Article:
Archive for the ‘Politics’ Category.

A Modest Proposal: Let's Adopt A Ceremonial Royal Family for the US To Safely Absorb People's Apparent Need for Powerful, Charismatic Presidents

I have been watching the Crown as well as the new PBS Victoria series, and it got me to thinking.  Wow, it sure does seem useful to have a single figurehead into which the public can pour all the sorts of adulation and voyeurism that they seem to crave.  That way, the people get folks who can look great at parties and make heart-felt speeches and be charismatic and set fashion trends and sound empathetic and even scold us on minor things.  All without giving up an ounce of liberty.  The problem in the US is we use the Presidency today to fulfill this societal need, but in the process can't help but imbue the office with more and more arbitrary power.  Let's split the two roles.

Update:  Don Boudreaux writes:

A Trump presidency comes along with awful risks for Americans.  Yet one very real silver-lining is that Trump’s over-the-top buffoonery and manic barking like a dog at every little thing that goes bump in his sight, along with his chronic inability even to appear to be thoughtful and philosophical and reflective and aware that he is not the center of the universe, might – just might – scrub off some of the ridiculous luster that has built up on on the U.S. Presidency over the course of the past 90 or so years.  Let us hope.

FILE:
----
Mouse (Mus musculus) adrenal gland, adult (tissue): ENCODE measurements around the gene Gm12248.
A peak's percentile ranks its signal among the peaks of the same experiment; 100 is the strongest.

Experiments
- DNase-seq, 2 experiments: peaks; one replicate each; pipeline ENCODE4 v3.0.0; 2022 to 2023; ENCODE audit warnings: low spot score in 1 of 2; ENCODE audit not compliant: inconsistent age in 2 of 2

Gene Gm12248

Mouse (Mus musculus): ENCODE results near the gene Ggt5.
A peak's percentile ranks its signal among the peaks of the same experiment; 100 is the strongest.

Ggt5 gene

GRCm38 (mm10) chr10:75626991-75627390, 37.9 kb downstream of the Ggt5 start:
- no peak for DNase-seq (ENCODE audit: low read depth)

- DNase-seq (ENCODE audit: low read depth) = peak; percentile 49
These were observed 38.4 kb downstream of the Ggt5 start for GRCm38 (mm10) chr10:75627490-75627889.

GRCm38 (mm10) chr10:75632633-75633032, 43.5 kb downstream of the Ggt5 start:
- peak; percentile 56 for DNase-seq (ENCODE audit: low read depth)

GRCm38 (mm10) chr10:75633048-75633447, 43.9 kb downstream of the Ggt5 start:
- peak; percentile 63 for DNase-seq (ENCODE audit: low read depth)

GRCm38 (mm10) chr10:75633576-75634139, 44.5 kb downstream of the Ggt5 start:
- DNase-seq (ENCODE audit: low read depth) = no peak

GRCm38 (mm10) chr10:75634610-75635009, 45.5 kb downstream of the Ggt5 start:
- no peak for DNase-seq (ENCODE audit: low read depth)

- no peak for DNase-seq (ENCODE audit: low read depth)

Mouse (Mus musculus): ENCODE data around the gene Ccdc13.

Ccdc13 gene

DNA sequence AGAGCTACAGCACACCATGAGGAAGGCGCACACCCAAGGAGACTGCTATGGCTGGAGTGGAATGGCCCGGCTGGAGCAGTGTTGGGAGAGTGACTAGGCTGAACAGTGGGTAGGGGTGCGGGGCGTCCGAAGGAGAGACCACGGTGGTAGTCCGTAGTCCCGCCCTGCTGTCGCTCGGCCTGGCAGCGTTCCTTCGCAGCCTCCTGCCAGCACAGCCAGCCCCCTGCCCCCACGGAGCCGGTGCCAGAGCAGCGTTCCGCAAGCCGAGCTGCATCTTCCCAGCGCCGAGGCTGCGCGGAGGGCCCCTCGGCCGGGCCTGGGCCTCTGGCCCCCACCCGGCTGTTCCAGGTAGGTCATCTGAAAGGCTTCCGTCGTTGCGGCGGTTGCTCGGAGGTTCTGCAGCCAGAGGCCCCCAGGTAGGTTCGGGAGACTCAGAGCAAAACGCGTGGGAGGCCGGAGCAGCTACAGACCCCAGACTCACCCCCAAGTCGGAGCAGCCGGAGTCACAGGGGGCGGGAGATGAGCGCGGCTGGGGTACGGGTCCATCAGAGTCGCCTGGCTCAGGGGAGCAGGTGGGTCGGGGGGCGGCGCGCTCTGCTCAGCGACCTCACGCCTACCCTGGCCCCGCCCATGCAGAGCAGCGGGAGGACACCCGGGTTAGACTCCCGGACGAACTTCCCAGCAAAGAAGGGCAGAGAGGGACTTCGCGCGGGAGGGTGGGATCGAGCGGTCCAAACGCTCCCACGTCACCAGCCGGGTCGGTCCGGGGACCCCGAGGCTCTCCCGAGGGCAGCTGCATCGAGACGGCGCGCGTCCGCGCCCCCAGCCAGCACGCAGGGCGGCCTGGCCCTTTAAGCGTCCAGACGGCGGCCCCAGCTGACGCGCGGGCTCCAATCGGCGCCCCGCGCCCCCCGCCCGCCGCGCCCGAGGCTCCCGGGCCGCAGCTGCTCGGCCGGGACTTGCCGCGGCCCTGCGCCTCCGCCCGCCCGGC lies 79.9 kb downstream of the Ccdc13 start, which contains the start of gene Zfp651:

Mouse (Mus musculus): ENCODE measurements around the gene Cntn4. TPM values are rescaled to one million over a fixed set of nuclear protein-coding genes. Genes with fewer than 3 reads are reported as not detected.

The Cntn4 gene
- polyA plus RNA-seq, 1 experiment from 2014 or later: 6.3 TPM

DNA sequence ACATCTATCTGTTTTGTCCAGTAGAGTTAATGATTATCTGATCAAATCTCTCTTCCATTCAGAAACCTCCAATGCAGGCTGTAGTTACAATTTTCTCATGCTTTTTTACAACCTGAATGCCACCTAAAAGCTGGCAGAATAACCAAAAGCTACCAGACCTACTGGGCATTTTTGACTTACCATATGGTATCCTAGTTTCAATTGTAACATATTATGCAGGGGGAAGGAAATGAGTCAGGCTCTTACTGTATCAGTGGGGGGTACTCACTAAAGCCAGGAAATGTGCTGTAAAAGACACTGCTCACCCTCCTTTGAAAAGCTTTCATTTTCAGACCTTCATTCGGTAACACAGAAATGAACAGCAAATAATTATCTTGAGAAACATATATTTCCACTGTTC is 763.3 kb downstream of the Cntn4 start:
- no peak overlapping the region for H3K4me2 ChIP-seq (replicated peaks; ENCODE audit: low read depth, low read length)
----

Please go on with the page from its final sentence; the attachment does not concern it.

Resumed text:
He also links a good article from Kevin Williamson on the cult of the Presidency

Thoughts on the Inauguration

Inauguration day is probably one of my 2 or 3 least favorite days in every decade.  My feelings on the whole exercise are probably best encompassed by a conversation I had the other day at a social function.

A couple of my many liberal friends were complaining vociferously about the upcoming Trump Presidency.  After a while, one observed that I seemed to be insufficiently upset about Trump.  Was I a secret supporter?

I said to them something roughly as follows:  You know that bad feeling you have now?  That feeling of anger and fear and exasperation that some total yahoo who you absolutely disagree with has been selected to exercise power over you, power that offends you but you have to accept?  Yeah, well I feel that after every Presidential election.  Every.  Single.  One.   At some point we need to stop treating these politicians as royalty and instead treat them as dangerous threats whose power needs to be circumscribed in every way we can find.